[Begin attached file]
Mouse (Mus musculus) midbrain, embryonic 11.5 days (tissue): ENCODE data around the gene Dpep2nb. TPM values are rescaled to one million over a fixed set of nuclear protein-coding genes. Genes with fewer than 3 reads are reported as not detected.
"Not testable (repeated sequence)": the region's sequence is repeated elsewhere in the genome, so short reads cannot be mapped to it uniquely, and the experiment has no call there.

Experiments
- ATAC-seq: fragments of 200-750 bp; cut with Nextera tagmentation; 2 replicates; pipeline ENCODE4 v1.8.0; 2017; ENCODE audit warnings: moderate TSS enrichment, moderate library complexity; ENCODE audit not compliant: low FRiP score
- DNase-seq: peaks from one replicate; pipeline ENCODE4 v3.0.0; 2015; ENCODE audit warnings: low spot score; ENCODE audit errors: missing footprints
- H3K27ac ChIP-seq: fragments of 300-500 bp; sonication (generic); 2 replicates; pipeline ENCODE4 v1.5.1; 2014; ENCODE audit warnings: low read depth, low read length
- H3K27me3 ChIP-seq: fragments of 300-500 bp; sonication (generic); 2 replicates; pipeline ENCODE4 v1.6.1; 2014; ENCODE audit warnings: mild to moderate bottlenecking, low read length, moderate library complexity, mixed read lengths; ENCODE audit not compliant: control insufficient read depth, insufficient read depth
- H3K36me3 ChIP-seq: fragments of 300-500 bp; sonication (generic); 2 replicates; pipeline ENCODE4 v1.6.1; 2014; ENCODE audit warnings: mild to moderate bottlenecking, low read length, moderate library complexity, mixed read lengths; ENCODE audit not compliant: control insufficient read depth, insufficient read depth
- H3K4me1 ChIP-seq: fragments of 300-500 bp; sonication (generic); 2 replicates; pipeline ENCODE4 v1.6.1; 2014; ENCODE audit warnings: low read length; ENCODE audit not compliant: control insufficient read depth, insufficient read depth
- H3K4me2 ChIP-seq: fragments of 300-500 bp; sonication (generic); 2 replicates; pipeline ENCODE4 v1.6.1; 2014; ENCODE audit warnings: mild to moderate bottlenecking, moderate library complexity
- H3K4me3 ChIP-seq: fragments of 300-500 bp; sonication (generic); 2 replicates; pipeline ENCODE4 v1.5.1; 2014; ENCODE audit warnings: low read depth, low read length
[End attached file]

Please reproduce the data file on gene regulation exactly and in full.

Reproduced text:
Mouse (Mus musculus) midbrain, embryonic 11.5 days (tissue): ENCODE data around the gene Dpep2nb. TPM values are rescaled to one million over a fixed set of nuclear protein-coding genes. Genes with fewer than 3 reads are reported as not detected.
"Not testable (repeated sequence)": the region's sequence is repeated elsewhere in the genome, so short reads cannot be mapped to it uniquely, and the experiment has no call there.

Experiments
- ATAC-seq: fragments of 200-750 bp; cut with Nextera tagmentation; 2 replicates; pipeline ENCODE4 v1.8.0; 2017; ENCODE audit warnings: moderate TSS enrichment, moderate library complexity; ENCODE audit not compliant: low FRiP score
- DNase-seq: peaks from one replicate; pipeline ENCODE4 v3.0.0; 2015; ENCODE audit warnings: low spot score; ENCODE audit errors: missing footprints
- H3K27ac ChIP-seq: fragments of 300-500 bp; sonication (generic); 2 replicates; pipeline ENCODE4 v1.5.1; 2014; ENCODE audit warnings: low read depth, low read length
- H3K27me3 ChIP-seq: fragments of 300-500 bp; sonication (generic); 2 replicates; pipeline ENCODE4 v1.6.1; 2014; ENCODE audit warnings: mild to moderate bottlenecking, low read length, moderate library complexity, mixed read lengths; ENCODE audit not compliant: control insufficient read depth, insufficient read depth
- H3K36me3 ChIP-seq: fragments of 300-500 bp; sonication (generic); 2 replicates; pipeline ENCODE4 v1.6.1; 2014; ENCODE audit warnings: mild to moderate bottlenecking, low read length, moderate library complexity, mixed read lengths; ENCODE audit not compliant: control insufficient read depth, insufficient read depth
- H3K4me1 ChIP-seq: fragments of 300-500 bp; sonication (generic); 2 replicates; pipeline ENCODE4 v1.6.1; 2014; ENCODE audit warnings: low read length; ENCODE audit not compliant: control insufficient read depth, insufficient read depth
- H3K4me2 ChIP-seq: fragments of 300-500 bp; sonication (generic); 2 replicates; pipeline ENCODE4 v1.6.1; 2014; ENCODE audit warnings: mild to moderate bottlenecking, moderate library complexity
- H3K4me3 ChIP-seq: fragments of 300-500 bp; sonication (generic); 2 replicates; pipeline ENCODE4 v1.5.1; 2014; ENCODE audit warnings: low read depth, low read length